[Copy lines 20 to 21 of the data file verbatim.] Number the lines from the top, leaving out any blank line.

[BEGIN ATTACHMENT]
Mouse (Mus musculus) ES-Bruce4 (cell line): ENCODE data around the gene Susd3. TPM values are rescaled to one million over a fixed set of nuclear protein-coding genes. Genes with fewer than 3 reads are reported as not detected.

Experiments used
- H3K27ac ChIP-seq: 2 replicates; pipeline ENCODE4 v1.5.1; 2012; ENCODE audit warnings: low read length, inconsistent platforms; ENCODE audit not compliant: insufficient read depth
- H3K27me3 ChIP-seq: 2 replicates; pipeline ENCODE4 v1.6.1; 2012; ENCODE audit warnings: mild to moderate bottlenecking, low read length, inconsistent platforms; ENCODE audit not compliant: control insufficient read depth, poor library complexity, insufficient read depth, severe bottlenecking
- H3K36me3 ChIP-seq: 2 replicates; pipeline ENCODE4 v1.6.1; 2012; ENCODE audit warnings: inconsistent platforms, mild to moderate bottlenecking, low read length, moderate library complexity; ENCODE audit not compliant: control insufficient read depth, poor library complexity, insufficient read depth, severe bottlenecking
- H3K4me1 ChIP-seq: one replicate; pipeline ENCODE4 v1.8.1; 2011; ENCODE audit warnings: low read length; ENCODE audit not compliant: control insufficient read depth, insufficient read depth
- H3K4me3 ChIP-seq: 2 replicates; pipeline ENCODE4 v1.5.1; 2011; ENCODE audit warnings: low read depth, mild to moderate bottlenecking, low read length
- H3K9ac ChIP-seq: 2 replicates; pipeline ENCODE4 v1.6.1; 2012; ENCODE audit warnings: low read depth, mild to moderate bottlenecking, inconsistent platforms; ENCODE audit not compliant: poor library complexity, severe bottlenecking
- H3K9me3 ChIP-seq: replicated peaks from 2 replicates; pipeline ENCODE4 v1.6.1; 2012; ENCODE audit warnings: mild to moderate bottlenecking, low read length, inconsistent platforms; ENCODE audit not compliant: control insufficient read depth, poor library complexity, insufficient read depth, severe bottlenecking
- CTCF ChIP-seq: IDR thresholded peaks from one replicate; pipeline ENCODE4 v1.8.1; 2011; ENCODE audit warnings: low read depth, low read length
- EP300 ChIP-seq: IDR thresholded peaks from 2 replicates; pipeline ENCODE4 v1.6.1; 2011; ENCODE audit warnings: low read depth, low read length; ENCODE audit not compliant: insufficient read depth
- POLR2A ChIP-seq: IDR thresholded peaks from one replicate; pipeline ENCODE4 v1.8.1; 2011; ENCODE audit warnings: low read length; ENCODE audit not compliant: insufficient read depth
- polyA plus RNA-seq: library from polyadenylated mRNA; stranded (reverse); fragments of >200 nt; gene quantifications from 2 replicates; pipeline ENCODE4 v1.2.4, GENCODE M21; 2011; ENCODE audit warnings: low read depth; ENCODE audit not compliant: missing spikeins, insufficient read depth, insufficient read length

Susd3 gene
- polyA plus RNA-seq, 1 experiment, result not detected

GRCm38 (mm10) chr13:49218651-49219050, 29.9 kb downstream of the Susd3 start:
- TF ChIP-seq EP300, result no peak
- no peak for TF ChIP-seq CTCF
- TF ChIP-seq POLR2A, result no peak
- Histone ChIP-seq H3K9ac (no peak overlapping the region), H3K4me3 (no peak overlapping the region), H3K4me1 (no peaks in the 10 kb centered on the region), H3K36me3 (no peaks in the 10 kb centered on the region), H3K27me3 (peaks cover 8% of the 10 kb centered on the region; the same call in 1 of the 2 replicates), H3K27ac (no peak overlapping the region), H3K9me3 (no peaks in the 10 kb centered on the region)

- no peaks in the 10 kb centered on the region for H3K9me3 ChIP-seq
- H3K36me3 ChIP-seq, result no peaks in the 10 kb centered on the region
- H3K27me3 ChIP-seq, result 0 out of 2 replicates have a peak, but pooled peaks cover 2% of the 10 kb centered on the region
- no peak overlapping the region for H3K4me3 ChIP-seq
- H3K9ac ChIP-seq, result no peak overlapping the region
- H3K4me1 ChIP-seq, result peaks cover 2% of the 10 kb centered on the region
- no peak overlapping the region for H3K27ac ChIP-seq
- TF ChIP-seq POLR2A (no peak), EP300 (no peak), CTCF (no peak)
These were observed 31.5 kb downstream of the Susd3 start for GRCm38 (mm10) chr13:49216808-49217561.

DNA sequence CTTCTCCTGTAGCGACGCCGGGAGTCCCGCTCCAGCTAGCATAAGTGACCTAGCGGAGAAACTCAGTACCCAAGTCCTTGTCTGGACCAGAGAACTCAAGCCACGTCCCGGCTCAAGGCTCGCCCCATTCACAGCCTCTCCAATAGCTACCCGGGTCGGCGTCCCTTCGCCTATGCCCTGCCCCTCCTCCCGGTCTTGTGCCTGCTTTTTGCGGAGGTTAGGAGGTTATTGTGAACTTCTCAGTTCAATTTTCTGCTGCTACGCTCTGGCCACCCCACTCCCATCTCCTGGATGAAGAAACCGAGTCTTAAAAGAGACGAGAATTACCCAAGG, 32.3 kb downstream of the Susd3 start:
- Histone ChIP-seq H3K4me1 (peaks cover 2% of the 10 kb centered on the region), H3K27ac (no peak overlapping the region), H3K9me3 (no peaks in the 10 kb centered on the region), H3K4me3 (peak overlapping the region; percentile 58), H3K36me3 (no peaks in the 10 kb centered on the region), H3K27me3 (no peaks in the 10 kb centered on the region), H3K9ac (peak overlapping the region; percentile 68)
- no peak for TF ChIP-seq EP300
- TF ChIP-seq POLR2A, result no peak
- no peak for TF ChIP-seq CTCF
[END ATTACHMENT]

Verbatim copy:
- Histone ChIP-seq H3K9ac (no peak overlapping the region), H3K4me3 (no peak overlapping the region), H3K4me1 (no peaks in the 10 kb centered on the region), H3K36me3 (no peaks in the 10 kb centered on the region), H3K27me3 (peaks cover 8% of the 10 kb centered on the region; the same call in 1 of the 2 replicates), H3K27ac (no peak overlapping the region), H3K9me3 (no peaks in the 10 kb centered on the region)

- no peaks in the 10 kb centered on the region for H3K9me3 ChIP-seq